Still going along with the approach of the four opinions cited, we nevertheless conclude that here, as distinguished from the Second Circuit's conclusion in Mills Estate (with which we express no agreement or disagreement), the dominant aspect of the Gravois transaction was the liquidation of the Beckemeier shares and not the recapitalization. Beckemeier had reached retirement age and had advised Diringer and the other two shareholders of his desire to retire. The stock was closely held. The same protective considerations which led to the buy-and-sell agreement were present in the face of Beckemeier's incipient withdrawal, were buttressed by his natural feelings of loyalty to his younger associates of long standing, and were exemplified by the equalizing sale to Landgraf. Although there was, of course, a desire on the part of all to keep the organization going, the basic problem with which they struggled was that of the disposition of the outstanding Beckemeier stock and was not one directed to the change or any desired improvement in the form of the corporate structure. Stock retirement, that is, partial liquidation, was the problem and it was the essence of what transpired. If the form, content and wording of corporate minutes are of any significance, those of the shareholders' regular meeting of January 11, 1954, and those of the directors' special meeting of March 2, 1954, lend hearty support to this conclusion. The same is true as to the nature of the legal services described in detail in the bill to Gravois. Of course, the transaction involved a reduction in the corporation's stated capital and a continuance of the corporate activity. And of course the amendment of the articles was filed with the Secretary of State as required by the Missouri statutes. These additional facts, however, are necessary concomitants of this type of partial liquidation. We regard them as constituting only a secondary and not the dominant aspect of the entire transaction.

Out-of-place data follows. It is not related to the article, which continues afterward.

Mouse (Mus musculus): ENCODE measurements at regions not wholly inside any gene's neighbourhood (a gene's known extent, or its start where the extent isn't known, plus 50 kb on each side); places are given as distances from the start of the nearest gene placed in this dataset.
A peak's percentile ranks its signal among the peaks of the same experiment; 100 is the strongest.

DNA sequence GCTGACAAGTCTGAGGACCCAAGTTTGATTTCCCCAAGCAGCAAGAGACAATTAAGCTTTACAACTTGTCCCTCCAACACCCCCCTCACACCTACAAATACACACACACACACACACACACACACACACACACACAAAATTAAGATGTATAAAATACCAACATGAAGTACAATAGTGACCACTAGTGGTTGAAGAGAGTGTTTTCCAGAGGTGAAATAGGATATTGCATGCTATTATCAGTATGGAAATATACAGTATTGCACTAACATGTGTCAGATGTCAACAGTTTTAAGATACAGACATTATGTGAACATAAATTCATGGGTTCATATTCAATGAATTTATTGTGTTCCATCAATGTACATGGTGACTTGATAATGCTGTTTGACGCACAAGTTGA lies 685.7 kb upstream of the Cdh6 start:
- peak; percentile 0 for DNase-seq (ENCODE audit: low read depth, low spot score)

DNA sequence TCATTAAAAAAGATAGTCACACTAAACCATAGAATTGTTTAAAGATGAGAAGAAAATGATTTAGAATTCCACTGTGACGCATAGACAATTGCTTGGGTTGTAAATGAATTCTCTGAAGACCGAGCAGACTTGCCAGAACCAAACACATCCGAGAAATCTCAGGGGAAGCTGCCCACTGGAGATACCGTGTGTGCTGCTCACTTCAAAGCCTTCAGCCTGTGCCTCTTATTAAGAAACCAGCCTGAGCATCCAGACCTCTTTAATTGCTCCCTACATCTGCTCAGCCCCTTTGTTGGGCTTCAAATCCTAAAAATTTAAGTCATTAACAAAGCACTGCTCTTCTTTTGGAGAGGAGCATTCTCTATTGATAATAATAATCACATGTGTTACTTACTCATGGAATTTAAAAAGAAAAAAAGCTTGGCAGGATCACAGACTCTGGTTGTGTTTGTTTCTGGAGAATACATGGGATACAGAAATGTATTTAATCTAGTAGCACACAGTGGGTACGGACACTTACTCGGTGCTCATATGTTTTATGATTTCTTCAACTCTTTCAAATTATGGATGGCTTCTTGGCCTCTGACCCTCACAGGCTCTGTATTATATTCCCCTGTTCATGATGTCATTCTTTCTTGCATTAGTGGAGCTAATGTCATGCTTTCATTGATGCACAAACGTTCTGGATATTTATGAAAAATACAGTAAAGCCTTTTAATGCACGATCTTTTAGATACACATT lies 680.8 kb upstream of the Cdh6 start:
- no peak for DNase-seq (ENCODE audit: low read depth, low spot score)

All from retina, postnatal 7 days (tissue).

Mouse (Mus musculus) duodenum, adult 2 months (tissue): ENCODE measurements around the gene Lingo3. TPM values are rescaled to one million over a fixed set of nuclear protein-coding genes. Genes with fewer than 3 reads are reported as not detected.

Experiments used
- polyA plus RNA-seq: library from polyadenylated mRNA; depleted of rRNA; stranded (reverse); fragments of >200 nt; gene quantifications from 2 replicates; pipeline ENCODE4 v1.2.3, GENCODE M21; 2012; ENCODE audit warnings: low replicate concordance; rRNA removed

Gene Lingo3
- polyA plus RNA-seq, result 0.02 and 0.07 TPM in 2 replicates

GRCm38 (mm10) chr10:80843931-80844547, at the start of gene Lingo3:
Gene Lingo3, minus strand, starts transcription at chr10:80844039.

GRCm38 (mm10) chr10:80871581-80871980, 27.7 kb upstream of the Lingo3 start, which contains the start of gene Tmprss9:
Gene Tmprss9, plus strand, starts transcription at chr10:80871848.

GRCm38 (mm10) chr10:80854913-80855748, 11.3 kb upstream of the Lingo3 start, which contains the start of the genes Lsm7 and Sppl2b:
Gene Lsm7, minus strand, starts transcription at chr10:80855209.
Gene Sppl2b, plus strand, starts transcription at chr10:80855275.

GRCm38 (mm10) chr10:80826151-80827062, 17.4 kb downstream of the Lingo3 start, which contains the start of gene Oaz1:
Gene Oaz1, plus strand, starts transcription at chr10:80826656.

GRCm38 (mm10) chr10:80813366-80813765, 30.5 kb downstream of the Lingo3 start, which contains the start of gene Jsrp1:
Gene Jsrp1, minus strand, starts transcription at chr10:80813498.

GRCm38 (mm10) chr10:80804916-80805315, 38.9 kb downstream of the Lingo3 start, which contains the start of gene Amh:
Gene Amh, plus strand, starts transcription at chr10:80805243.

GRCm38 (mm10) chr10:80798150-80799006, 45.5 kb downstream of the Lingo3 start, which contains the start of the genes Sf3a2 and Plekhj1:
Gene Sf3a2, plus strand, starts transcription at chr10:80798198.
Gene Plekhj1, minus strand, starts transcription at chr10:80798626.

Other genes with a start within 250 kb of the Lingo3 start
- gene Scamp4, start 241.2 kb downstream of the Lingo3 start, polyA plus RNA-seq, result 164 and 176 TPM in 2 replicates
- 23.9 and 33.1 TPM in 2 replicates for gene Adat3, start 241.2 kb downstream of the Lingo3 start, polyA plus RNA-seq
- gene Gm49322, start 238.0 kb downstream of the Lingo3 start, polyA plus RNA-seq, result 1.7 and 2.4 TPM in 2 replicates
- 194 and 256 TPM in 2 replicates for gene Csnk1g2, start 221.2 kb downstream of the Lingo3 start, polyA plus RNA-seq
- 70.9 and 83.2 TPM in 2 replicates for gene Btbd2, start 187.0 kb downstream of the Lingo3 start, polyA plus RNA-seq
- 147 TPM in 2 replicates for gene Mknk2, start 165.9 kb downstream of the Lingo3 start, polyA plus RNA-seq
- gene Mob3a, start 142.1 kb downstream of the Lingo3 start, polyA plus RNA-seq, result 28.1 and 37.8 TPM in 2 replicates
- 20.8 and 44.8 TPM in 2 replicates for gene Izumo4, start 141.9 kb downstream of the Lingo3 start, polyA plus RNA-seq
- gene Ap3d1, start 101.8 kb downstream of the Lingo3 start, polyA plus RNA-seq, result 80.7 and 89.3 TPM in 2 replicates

This, then, brings us to the subsidiary matter of proof. There is no question that the legal services were rendered and the expenses were incurred and both were paid by Gravois, and no challenge has been raised as to their propriety or reasonableness. We find nothing in this record to justify a conclusion that any part of these was for the benefit of Beckemeier personally. Any possible inference in that direction is overcome by the fact the corporation's obligation to Beckemeier was for a net price per share and, so far as the title certificate expenditure is concerned, by the fact that the purchase of title insurance was protection for Gravois under its deed warranty.


In summary, therefore, on this issue we are content to follow, for purposes of this case, the lead of the Second Circuit in Mills Estate in placing emphasis on the dominant aspect of the transaction, but we conclude that, upon the facts stipulated and proved, the dominant aspect was the partial liquidation and not the recapitalization and that the legal fees and expenses are properly regarded in their entirety as attributable to it.


B. The period in 1954 for which Beckemeier is entitled to a depreciation deduction.


Here we are concerned only with January and February 1954. No issue as to the rate of depreciation or as to the termination date of the depreciation period is before us. Neither has the Commissioner challenged Beckemeier's right to a deduction for the remaining ten months of the taxable year.